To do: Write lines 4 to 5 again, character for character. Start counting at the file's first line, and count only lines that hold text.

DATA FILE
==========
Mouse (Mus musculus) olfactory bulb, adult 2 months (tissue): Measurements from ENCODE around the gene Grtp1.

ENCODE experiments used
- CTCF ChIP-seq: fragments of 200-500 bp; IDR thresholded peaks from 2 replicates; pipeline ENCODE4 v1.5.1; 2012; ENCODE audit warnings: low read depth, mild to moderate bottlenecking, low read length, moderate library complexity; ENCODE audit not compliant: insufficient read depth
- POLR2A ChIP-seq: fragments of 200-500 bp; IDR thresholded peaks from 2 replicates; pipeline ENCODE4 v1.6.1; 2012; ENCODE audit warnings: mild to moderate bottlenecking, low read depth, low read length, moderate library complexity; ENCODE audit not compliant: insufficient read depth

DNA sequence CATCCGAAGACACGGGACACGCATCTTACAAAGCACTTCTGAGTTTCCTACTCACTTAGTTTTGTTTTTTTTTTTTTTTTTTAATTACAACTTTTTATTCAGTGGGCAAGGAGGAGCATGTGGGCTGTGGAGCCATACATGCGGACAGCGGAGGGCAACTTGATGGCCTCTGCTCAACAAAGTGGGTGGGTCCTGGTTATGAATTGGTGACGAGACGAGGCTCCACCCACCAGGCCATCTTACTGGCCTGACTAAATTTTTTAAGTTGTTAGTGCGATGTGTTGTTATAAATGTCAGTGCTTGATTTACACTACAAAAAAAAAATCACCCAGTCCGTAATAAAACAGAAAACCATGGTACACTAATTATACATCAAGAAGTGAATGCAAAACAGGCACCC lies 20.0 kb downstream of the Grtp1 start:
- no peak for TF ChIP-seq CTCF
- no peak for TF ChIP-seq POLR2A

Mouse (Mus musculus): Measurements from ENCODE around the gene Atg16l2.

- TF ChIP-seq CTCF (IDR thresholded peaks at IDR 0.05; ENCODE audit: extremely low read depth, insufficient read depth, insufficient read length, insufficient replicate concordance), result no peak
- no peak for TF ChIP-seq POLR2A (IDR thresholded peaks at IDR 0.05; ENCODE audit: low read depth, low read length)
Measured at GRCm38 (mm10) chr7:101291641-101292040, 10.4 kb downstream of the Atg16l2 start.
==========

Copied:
- POLR2A ChIP-seq: fragments of 200-500 bp; IDR thresholded peaks from 2 replicates; pipeline ENCODE4 v1.6.1; 2012; ENCODE audit warnings: mild to moderate bottlenecking, low read depth, low read length, moderate library complexity; ENCODE audit not compliant: insufficient read depth

DNA sequence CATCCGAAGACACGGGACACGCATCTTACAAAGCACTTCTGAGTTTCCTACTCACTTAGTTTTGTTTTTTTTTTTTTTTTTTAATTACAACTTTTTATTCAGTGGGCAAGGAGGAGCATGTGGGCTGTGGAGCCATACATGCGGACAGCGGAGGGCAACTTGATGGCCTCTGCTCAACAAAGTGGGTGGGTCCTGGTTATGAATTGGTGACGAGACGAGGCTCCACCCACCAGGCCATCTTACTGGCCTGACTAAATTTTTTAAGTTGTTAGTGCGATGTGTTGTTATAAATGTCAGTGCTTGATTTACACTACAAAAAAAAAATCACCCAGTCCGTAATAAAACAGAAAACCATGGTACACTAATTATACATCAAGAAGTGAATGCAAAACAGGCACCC lies 20.0 kb downstream of the Grtp1 start: